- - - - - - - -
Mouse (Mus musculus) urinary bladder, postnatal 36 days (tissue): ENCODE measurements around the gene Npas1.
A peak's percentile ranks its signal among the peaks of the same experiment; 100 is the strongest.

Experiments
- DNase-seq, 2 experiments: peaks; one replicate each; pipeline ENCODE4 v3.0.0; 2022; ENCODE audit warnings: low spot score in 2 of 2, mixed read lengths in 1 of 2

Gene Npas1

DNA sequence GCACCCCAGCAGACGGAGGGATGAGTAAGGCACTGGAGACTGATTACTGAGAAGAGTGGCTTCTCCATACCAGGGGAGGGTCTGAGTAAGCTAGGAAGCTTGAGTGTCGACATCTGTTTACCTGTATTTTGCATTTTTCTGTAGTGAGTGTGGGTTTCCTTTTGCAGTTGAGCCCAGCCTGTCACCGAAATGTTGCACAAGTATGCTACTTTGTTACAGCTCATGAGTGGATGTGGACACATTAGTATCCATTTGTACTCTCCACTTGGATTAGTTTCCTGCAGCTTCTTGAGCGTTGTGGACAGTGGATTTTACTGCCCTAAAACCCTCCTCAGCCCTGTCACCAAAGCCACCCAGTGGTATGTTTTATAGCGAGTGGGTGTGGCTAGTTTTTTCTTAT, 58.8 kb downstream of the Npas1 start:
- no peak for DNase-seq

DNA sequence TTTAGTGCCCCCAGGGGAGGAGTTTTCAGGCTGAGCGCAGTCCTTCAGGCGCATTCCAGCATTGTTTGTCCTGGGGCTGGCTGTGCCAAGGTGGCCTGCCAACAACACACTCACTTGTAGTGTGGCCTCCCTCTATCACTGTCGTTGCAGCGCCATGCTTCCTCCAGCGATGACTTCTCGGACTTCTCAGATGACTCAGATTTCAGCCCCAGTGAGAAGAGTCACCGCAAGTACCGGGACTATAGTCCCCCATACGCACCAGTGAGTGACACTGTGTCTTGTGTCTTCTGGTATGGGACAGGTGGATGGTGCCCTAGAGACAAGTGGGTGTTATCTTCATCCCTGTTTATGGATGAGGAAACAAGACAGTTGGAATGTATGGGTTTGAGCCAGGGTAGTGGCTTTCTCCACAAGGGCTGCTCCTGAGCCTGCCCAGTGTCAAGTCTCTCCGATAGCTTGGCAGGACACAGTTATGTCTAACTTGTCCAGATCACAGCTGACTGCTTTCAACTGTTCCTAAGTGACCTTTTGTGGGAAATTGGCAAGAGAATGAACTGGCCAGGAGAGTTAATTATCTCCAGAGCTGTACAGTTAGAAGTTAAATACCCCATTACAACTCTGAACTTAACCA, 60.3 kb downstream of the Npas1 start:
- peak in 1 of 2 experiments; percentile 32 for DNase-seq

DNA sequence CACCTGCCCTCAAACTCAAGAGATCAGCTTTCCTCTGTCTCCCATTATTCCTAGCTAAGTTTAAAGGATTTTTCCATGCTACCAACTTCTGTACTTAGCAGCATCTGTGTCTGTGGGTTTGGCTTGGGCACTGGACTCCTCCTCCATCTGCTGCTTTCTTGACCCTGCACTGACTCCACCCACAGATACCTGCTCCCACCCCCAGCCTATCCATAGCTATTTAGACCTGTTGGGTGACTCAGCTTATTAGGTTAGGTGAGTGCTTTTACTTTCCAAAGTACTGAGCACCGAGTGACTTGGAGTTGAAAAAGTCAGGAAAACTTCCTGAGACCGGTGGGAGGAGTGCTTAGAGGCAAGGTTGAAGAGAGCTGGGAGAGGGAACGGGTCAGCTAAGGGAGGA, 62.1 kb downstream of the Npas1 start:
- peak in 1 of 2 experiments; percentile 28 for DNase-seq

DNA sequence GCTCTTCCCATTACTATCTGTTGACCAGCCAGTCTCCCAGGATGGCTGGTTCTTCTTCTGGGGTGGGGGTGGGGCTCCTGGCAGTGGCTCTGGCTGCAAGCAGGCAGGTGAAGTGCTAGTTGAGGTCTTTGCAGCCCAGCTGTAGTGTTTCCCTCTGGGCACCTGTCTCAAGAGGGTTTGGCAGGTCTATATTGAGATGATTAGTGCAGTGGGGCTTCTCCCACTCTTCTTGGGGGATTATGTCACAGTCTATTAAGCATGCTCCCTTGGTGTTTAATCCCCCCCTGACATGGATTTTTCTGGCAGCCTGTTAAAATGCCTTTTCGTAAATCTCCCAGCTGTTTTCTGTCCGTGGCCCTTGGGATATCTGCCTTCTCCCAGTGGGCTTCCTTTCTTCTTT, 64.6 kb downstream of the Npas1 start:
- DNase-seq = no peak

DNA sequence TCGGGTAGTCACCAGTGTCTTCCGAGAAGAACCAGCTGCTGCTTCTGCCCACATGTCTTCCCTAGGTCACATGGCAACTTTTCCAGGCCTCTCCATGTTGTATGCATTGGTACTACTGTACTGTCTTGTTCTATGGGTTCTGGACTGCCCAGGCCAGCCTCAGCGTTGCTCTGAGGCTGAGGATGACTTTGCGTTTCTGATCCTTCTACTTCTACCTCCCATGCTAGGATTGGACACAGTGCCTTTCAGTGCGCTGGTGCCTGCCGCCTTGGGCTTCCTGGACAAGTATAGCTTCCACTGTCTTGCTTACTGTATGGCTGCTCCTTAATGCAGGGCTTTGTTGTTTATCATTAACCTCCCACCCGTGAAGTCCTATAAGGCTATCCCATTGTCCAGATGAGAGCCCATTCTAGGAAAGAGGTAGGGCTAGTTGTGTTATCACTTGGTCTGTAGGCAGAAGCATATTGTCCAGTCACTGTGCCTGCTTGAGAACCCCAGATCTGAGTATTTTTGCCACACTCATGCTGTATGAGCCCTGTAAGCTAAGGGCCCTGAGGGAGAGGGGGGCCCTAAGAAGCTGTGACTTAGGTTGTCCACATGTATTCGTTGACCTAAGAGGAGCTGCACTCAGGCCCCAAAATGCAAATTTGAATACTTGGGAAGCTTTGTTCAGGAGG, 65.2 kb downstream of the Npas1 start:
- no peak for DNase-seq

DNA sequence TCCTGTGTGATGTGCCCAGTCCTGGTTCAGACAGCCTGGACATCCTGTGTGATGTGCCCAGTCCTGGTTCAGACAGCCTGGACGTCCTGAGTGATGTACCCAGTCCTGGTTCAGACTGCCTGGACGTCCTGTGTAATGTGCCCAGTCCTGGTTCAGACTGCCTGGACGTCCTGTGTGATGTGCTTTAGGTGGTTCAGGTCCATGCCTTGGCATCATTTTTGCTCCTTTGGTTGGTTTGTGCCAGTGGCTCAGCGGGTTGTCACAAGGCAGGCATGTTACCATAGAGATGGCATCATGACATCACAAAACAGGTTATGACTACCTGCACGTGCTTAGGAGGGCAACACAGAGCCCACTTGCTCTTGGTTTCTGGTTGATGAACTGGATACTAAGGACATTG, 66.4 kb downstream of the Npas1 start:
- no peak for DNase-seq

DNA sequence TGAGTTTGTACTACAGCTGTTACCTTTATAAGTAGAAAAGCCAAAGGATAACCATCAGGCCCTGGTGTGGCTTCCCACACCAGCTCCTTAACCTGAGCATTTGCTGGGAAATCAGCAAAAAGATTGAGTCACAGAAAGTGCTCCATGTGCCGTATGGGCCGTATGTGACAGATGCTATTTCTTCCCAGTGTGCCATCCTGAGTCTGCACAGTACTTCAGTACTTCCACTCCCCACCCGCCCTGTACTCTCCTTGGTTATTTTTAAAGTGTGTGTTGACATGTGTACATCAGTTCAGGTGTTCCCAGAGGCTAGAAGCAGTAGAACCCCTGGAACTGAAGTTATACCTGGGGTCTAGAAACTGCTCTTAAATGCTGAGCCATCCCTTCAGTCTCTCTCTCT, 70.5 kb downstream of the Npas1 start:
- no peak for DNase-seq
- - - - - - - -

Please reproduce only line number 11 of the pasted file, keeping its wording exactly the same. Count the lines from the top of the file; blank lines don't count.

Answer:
- peak in 1 of 2 experiments; percentile 28 for DNase-seq